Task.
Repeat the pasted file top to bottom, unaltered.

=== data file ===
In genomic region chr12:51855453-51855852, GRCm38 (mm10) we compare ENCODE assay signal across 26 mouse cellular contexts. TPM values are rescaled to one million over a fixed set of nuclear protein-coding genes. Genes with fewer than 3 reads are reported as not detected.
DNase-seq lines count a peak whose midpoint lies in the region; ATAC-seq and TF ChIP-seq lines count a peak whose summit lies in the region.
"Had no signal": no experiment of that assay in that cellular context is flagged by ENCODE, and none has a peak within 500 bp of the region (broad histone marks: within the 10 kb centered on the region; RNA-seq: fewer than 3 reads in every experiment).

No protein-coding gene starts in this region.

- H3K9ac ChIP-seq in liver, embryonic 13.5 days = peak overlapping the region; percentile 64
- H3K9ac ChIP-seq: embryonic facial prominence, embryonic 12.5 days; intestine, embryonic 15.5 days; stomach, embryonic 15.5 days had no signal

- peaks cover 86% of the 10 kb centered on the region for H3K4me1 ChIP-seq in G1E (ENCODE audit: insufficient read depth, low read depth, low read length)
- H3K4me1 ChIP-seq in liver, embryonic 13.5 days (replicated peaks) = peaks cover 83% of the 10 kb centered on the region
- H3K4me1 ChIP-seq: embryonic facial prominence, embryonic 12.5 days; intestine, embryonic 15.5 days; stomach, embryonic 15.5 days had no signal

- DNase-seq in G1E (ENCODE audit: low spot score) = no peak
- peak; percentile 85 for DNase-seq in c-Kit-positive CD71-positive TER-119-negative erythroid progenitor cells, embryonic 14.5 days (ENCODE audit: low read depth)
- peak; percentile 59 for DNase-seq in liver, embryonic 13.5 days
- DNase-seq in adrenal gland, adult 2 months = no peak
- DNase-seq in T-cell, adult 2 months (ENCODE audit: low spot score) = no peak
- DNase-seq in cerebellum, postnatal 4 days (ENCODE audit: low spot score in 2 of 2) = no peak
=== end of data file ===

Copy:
In genomic region chr12:51855453-51855852, GRCm38 (mm10) we compare ENCODE assay signal across 26 mouse cellular contexts. TPM values are rescaled to one million over a fixed set of nuclear protein-coding genes. Genes with fewer than 3 reads are reported as not detected.
DNase-seq lines count a peak whose midpoint lies in the region; ATAC-seq and TF ChIP-seq lines count a peak whose summit lies in the region.
"Had no signal": no experiment of that assay in that cellular context is flagged by ENCODE, and none has a peak within 500 bp of the region (broad histone marks: within the 10 kb centered on the region; RNA-seq: fewer than 3 reads in every experiment).

No protein-coding gene starts in this region.

- H3K9ac ChIP-seq in liver, embryonic 13.5 days = peak overlapping the region; percentile 64
- H3K9ac ChIP-seq: embryonic facial prominence, embryonic 12.5 days; intestine, embryonic 15.5 days; stomach, embryonic 15.5 days had no signal

- peaks cover 86% of the 10 kb centered on the region for H3K4me1 ChIP-seq in G1E (ENCODE audit: insufficient read depth, low read depth, low read length)
- H3K4me1 ChIP-seq in liver, embryonic 13.5 days (replicated peaks) = peaks cover 83% of the 10 kb centered on the region
- H3K4me1 ChIP-seq: embryonic facial prominence, embryonic 12.5 days; intestine, embryonic 15.5 days; stomach, embryonic 15.5 days had no signal

- DNase-seq in G1E (ENCODE audit: low spot score) = no peak
- peak; percentile 85 for DNase-seq in c-Kit-positive CD71-positive TER-119-negative erythroid progenitor cells, embryonic 14.5 days (ENCODE audit: low read depth)
- peak; percentile 59 for DNase-seq in liver, embryonic 13.5 days
- DNase-seq in adrenal gland, adult 2 months = no peak
- DNase-seq in T-cell, adult 2 months (ENCODE audit: low spot score) = no peak
- DNase-seq in cerebellum, postnatal 4 days (ENCODE audit: low spot score in 2 of 2) = no peak